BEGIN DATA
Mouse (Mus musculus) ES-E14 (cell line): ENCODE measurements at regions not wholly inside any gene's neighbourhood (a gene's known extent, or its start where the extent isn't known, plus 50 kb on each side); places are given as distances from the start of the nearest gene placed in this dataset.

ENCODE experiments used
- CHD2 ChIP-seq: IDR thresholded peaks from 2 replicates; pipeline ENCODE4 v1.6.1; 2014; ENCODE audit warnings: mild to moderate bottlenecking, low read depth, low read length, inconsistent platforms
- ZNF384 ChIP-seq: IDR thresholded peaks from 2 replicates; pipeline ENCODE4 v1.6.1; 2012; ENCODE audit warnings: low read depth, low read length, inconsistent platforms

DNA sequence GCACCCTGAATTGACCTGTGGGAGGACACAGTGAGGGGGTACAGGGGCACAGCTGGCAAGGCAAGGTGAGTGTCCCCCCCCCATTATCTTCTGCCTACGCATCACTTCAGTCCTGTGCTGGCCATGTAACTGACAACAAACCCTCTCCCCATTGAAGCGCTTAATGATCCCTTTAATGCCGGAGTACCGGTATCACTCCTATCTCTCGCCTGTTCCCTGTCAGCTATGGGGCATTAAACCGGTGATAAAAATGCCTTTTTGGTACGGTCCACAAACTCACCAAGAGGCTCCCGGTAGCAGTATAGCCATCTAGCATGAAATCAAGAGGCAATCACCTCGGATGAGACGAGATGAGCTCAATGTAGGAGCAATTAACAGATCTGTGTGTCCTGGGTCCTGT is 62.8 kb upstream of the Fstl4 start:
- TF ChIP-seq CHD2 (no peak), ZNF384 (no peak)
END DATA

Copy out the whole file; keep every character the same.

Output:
Mouse (Mus musculus) ES-E14 (cell line): ENCODE measurements at regions not wholly inside any gene's neighbourhood (a gene's known extent, or its start where the extent isn't known, plus 50 kb on each side); places are given as distances from the start of the nearest gene placed in this dataset.

ENCODE experiments used
- CHD2 ChIP-seq: IDR thresholded peaks from 2 replicates; pipeline ENCODE4 v1.6.1; 2014; ENCODE audit warnings: mild to moderate bottlenecking, low read depth, low read length, inconsistent platforms
- ZNF384 ChIP-seq: IDR thresholded peaks from 2 replicates; pipeline ENCODE4 v1.6.1; 2012; ENCODE audit warnings: low read depth, low read length, inconsistent platforms

DNA sequence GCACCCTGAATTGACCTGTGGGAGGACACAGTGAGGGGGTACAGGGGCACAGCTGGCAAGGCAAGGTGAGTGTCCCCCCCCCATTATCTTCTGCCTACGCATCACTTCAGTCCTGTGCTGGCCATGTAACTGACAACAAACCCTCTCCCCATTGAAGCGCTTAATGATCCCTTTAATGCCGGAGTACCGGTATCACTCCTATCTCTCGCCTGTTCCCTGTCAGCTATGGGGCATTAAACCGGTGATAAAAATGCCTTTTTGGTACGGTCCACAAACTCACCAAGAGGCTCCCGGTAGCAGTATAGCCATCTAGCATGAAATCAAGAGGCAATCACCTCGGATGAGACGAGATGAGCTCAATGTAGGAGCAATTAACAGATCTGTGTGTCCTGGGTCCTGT is 62.8 kb upstream of the Fstl4 start:
- TF ChIP-seq CHD2 (no peak), ZNF384 (no peak)